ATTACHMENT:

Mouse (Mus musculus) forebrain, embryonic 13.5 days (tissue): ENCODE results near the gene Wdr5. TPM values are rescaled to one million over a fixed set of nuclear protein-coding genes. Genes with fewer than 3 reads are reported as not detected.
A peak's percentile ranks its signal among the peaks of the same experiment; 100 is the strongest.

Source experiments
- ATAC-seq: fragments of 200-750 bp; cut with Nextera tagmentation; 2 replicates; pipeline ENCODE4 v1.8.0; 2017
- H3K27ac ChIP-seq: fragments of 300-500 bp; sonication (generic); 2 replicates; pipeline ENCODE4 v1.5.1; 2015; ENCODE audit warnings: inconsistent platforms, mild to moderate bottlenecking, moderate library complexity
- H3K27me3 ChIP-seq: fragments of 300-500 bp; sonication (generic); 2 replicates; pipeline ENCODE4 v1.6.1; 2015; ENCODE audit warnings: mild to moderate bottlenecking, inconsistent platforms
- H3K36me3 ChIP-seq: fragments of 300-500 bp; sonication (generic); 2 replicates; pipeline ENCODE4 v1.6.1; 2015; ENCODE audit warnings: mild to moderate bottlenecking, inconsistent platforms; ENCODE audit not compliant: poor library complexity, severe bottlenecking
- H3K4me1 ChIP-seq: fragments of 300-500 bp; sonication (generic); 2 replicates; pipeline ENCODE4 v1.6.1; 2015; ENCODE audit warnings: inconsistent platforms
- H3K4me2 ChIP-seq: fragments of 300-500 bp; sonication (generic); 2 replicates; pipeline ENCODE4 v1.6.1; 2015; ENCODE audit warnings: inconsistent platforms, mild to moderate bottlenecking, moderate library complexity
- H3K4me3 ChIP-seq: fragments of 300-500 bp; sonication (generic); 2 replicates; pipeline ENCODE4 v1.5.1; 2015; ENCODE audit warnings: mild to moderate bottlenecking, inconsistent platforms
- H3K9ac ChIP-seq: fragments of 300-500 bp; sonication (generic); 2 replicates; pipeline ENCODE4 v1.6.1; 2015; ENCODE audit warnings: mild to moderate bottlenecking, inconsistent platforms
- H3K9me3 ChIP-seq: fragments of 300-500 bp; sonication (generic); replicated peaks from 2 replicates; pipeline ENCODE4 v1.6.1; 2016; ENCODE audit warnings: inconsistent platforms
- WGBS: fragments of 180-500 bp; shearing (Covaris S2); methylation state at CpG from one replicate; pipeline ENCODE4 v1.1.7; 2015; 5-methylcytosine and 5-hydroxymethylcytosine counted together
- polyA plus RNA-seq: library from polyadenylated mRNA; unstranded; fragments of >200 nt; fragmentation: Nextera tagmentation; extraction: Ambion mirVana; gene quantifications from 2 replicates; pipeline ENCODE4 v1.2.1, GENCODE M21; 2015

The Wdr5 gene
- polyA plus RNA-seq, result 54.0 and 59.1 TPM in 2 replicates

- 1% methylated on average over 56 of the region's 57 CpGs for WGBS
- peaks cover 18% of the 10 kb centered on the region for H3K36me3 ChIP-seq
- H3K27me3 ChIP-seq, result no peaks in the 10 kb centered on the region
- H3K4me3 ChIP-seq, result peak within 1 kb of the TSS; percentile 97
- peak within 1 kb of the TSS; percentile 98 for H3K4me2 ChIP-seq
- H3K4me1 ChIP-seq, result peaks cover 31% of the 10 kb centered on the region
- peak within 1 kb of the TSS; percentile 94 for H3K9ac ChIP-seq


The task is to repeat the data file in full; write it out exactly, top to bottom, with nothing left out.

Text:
Mouse (Mus musculus) forebrain, embryonic 13.5 days (tissue): ENCODE results near the gene Wdr5. TPM values are rescaled to one million over a fixed set of nuclear protein-coding genes. Genes with fewer than 3 reads are reported as not detected.
A peak's percentile ranks its signal among the peaks of the same experiment; 100 is the strongest.

Source experiments
- ATAC-seq: fragments of 200-750 bp; cut with Nextera tagmentation; 2 replicates; pipeline ENCODE4 v1.8.0; 2017
- H3K27ac ChIP-seq: fragments of 300-500 bp; sonication (generic); 2 replicates; pipeline ENCODE4 v1.5.1; 2015; ENCODE audit warnings: inconsistent platforms, mild to moderate bottlenecking, moderate library complexity
- H3K27me3 ChIP-seq: fragments of 300-500 bp; sonication (generic); 2 replicates; pipeline ENCODE4 v1.6.1; 2015; ENCODE audit warnings: mild to moderate bottlenecking, inconsistent platforms
- H3K36me3 ChIP-seq: fragments of 300-500 bp; sonication (generic); 2 replicates; pipeline ENCODE4 v1.6.1; 2015; ENCODE audit warnings: mild to moderate bottlenecking, inconsistent platforms; ENCODE audit not compliant: poor library complexity, severe bottlenecking
- H3K4me1 ChIP-seq: fragments of 300-500 bp; sonication (generic); 2 replicates; pipeline ENCODE4 v1.6.1; 2015; ENCODE audit warnings: inconsistent platforms
- H3K4me2 ChIP-seq: fragments of 300-500 bp; sonication (generic); 2 replicates; pipeline ENCODE4 v1.6.1; 2015; ENCODE audit warnings: inconsistent platforms, mild to moderate bottlenecking, moderate library complexity
- H3K4me3 ChIP-seq: fragments of 300-500 bp; sonication (generic); 2 replicates; pipeline ENCODE4 v1.5.1; 2015; ENCODE audit warnings: mild to moderate bottlenecking, inconsistent platforms
- H3K9ac ChIP-seq: fragments of 300-500 bp; sonication (generic); 2 replicates; pipeline ENCODE4 v1.6.1; 2015; ENCODE audit warnings: mild to moderate bottlenecking, inconsistent platforms
- H3K9me3 ChIP-seq: fragments of 300-500 bp; sonication (generic); replicated peaks from 2 replicates; pipeline ENCODE4 v1.6.1; 2016; ENCODE audit warnings: inconsistent platforms
- WGBS: fragments of 180-500 bp; shearing (Covaris S2); methylation state at CpG from one replicate; pipeline ENCODE4 v1.1.7; 2015; 5-methylcytosine and 5-hydroxymethylcytosine counted together
- polyA plus RNA-seq: library from polyadenylated mRNA; unstranded; fragments of >200 nt; fragmentation: Nextera tagmentation; extraction: Ambion mirVana; gene quantifications from 2 replicates; pipeline ENCODE4 v1.2.1, GENCODE M21; 2015

The Wdr5 gene
- polyA plus RNA-seq, result 54.0 and 59.1 TPM in 2 replicates

- 1% methylated on average over 56 of the region's 57 CpGs for WGBS
- peaks cover 18% of the 10 kb centered on the region for H3K36me3 ChIP-seq
- H3K27me3 ChIP-seq, result no peaks in the 10 kb centered on the region
- H3K4me3 ChIP-seq, result peak within 1 kb of the TSS; percentile 97
- peak within 1 kb of the TSS; percentile 98 for H3K4me2 ChIP-seq
- H3K4me1 ChIP-seq, result peaks cover 31% of the 10 kb centered on the region
- peak within 1 kb of the TSS; percentile 94 for H3K9ac ChIP-seq